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I am the founder and CEO of Data Geekery GmbH, located in Zurich, Switzerland. With our company, we have been selling database products and services around Java and SQL since 2013. Ever since my Master's studies at EPFL in 2006, I have been fascinated by the interaction of Java and SQL. Most of this experience I have obtained in the Swiss E-Banking field through various variants (JDBC, Hibernate, mostly with Oracle). I am happy to share this knowledge at various conferences, JUGs, in-house presentations and on our blog. Lukas is a DZone MVB and is not an employee of DZone and has posted 220 posts at DZone. You can read more from them at their website. View Full User Profile

How to Execute Something Multiple Times in Java

02.28.2013
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When writing unit / integration tests, you often want to execute something multiple times, with different configurations / parameters / arguments every time. For instance, if you want to pass a “limit” or “timeout” or any other argument value of 1, 10, and 100, you could do this:

@Test
public void test() {
    runCode(1);
    runCode(10);
    runCode(100);
}

private void runCode(int argument) {

    // Run the actual test
    assertNotNull(new MyObject(argument).execute());
}

Extracting methods is the most obvious approach, but it can quickly get nasty, as these extracted methods are hardly re-usable outside of that single test-case and thus don’t really deserve being put in their own methods. Instead, just use this little trick:

@Test
public void test() {

    // Repeat the contents 3 times, for values 1, 10, 100
    for (int argument : new int[] { 1, 10, 100 }) {

        // Run the actual test
        assertNotNull(new MyObject(argument).execute());
    }

    // Alternatively, use Arrays.asList(), which has a similar effect:
    for (Integer argument : Arrays.asList(1, 10, 100)) {

        // Run the actual test
        assertNotNull(new MyObject(argument).execute());
    }
}




Published at DZone with permission of Lukas Eder, author and DZone MVB. (source)

(Note: Opinions expressed in this article and its replies are the opinions of their respective authors and not those of DZone, Inc.)

Comments

Tom VR replied on Thu, 2013/02/28 - 3:14am

 Maybe you should take a look at the Parameterized Test of jUnit: http://junit.sourceforge.net/javadoc/org/junit/runners/Parameterized.html

Lukas Eder replied on Thu, 2013/02/28 - 3:52am in response to: Tom VR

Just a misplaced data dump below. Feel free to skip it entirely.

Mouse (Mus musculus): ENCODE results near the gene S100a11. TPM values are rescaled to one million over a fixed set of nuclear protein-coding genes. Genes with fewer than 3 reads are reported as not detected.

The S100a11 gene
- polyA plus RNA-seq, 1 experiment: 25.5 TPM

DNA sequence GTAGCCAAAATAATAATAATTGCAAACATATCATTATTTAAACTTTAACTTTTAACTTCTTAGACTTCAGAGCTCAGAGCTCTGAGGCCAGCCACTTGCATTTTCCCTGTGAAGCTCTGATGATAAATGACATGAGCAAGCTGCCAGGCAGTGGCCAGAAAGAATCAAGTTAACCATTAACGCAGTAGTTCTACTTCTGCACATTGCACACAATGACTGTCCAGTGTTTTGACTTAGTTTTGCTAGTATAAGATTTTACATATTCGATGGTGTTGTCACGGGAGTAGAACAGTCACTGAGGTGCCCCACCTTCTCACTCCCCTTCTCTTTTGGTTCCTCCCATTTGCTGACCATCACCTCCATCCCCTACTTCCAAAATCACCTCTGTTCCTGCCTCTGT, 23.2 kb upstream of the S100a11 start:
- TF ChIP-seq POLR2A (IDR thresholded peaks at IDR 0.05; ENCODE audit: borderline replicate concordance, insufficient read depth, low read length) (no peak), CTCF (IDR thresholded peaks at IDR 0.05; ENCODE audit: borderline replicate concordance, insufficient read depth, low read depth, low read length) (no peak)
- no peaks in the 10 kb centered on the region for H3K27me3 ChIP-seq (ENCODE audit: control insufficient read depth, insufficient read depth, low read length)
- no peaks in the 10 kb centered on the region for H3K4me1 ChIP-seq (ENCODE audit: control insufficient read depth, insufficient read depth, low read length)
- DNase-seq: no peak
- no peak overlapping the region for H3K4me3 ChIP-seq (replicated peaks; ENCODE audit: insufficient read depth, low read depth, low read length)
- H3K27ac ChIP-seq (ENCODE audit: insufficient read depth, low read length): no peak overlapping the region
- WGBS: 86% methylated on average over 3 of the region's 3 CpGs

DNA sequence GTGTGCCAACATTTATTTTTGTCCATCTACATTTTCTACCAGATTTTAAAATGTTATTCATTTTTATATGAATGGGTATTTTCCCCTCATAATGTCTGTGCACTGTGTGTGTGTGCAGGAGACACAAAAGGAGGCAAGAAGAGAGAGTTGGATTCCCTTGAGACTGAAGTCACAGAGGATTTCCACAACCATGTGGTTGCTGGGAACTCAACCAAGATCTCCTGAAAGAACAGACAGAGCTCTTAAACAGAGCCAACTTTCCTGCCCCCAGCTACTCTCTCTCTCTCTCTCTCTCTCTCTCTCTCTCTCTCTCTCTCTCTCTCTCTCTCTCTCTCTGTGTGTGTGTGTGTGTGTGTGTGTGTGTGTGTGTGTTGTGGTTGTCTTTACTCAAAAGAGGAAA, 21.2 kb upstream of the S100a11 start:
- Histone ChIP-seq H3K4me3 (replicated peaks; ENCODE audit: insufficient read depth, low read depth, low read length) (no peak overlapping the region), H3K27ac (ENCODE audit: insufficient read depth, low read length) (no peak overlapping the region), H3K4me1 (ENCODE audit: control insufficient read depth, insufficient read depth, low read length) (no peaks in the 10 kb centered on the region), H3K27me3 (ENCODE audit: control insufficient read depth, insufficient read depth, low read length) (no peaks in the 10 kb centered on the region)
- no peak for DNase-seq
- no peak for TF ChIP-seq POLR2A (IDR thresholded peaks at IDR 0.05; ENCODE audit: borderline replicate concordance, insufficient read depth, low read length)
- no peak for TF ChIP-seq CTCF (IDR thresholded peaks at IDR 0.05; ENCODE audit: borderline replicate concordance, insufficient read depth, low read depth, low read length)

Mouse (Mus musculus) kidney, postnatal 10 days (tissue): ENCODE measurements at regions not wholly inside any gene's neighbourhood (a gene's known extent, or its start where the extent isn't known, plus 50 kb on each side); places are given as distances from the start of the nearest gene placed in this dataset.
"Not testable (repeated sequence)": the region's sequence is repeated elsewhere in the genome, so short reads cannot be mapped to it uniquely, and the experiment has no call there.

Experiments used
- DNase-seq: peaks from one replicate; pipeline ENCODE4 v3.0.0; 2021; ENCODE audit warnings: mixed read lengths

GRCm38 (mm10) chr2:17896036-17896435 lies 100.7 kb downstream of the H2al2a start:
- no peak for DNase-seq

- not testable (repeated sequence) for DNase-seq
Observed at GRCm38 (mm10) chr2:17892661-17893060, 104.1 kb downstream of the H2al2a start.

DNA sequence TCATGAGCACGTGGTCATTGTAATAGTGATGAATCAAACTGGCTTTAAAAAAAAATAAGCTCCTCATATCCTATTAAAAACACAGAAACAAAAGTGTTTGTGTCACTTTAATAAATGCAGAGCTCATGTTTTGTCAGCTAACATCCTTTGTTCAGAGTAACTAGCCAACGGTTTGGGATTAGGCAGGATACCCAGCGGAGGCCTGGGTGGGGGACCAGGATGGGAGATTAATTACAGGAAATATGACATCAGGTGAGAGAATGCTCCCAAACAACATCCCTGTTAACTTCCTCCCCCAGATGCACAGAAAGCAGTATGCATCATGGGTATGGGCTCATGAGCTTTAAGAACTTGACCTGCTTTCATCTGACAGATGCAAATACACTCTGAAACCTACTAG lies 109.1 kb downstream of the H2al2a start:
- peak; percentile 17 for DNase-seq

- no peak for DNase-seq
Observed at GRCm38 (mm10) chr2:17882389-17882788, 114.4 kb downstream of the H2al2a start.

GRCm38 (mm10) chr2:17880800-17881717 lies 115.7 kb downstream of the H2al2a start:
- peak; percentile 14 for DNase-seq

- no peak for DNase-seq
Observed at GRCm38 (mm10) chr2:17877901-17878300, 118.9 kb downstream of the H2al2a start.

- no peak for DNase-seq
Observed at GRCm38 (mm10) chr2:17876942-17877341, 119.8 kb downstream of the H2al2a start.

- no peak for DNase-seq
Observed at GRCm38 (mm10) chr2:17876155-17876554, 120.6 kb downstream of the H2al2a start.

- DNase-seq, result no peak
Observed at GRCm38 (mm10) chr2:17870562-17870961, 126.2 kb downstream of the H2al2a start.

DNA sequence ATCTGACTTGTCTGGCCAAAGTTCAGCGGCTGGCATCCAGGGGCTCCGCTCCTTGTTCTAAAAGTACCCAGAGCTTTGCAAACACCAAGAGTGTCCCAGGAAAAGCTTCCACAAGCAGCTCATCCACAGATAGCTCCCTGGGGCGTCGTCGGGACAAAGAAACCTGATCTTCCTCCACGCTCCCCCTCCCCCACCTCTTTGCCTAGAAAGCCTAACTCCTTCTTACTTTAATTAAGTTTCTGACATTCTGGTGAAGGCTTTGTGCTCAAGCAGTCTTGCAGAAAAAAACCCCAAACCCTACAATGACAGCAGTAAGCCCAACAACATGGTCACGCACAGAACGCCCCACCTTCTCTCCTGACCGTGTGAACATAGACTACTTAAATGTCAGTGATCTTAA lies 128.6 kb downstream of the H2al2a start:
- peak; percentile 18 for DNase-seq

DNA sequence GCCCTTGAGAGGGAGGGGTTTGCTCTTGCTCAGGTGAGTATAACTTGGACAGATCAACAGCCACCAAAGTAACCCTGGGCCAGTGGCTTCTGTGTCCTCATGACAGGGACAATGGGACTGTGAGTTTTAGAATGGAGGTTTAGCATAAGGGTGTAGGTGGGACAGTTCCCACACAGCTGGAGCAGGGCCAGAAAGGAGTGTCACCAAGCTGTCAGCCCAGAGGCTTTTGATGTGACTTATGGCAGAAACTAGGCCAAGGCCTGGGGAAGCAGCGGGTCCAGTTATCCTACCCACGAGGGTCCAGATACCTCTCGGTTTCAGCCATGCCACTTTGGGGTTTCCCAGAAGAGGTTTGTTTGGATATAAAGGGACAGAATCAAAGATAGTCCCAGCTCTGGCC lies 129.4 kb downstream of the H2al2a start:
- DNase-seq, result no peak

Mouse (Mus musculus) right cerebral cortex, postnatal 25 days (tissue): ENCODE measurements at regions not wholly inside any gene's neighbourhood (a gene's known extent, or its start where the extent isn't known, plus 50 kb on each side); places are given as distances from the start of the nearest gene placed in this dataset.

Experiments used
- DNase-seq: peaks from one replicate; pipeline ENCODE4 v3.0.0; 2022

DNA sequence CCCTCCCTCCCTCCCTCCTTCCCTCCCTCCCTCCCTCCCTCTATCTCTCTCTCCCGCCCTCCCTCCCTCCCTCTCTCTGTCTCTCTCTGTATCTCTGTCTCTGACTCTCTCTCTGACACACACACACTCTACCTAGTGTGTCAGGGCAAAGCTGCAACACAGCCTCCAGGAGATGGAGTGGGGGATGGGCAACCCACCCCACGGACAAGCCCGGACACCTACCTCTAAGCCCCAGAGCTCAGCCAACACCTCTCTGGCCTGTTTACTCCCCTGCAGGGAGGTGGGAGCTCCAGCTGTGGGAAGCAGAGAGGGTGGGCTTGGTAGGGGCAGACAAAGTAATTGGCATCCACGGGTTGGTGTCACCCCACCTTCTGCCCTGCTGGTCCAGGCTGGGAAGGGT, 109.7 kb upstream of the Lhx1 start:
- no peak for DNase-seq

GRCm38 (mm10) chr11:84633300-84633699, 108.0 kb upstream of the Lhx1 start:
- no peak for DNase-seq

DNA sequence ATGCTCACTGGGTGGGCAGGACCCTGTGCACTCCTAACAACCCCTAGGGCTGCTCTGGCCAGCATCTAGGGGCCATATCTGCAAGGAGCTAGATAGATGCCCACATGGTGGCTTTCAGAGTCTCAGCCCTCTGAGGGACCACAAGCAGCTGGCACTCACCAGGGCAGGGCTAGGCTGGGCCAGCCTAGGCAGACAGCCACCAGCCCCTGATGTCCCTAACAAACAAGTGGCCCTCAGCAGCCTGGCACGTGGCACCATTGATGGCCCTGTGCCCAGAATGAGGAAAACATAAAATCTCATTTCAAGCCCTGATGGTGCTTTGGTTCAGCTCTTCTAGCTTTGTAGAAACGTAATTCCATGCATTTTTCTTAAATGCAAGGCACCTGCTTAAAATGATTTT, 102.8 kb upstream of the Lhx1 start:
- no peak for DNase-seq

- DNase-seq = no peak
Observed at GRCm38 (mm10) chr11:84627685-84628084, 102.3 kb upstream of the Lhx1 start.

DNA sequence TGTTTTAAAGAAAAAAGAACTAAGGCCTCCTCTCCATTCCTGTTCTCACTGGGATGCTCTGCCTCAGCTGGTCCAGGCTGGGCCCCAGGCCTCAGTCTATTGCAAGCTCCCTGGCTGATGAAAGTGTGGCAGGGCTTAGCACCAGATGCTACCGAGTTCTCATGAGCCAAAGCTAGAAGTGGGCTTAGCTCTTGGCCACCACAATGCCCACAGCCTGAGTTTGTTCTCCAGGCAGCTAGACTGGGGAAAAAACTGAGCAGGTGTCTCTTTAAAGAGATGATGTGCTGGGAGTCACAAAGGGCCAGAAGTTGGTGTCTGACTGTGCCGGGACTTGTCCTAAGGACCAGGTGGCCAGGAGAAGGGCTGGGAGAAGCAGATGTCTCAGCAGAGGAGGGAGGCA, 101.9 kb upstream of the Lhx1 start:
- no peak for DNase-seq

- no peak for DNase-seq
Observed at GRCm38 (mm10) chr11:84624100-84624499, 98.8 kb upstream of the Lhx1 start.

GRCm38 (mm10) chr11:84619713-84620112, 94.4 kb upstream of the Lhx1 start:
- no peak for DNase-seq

Yes, I've heard this a couple of times as a reaction, recently ;-)

Parameterized can be useful, too. But there are scenarios where I'd like to keep it simple and just loop. E.g. outside of JUnit

Sam Lewis replied on Thu, 2013/02/28 - 8:07am in response to: Lukas Eder

Spock has a nice syntax for this problem:

def "test with spaces in the method name"() {
    when:
    def result = new MyObject(argument).execute()

    then:
    result != null

    where:
    argument << [1, 10, 100]
}

Jose Luis replied on Thu, 2013/02/28 - 8:40am

What about contiperf ?

Besides, you can also do performance testing.

  import org.junit.*; 
  import org.databene.contiperf.*;

  public class SmokeTest {

    @Rule
      public ContiPerfRule i = new ContiPerfRule();

      @Test
    @PerfTest(invocations = 1000, threads = 20)
    @Required(max = 1200, average = 250)

      public void test1() throws Exception {
      Thread.sleep(200);
    }

  }


Jose Luis replied on Thu, 2013/02/28 - 8:40am

What about contiperf ?

Besides, you can also do performance testing.

  import org.junit.*; 
  import org.databene.contiperf.*;

  public class SmokeTest {

    @Rule
      public ContiPerfRule i = new ContiPerfRule();

      @Test
    @PerfTest(invocations = 1000, threads = 20)
 
      public void test1() throws Exception {
      Thread.sleep(200);
    }

  }


Oleg Ievtushok replied on Thu, 2013/03/14 - 4:02am

Here you posted an example with JUnit, but I would say that TestNG's DataProvider makes it more readable:

import static org.testng.Assert.assertNotEquals;

import org.testng.annotations.DataProvider;
import org.testng.annotations.Test;

public class DataProviderSample {

    @DataProvider(name = "data")
    public Object[][] createData() {
        return new Object[][] {{1}, {10}, {100}};
    }

    //Data should be supplied by the Data Provider named "data"
    @Test(dataProvider = "data")
    public void test(Object parameter) {
        assertNotEquals(parameter, 0);
    }

}

The drawback of this approach is that you pass all your parameters as Objects, but instead you don't mix test logic with test data creation

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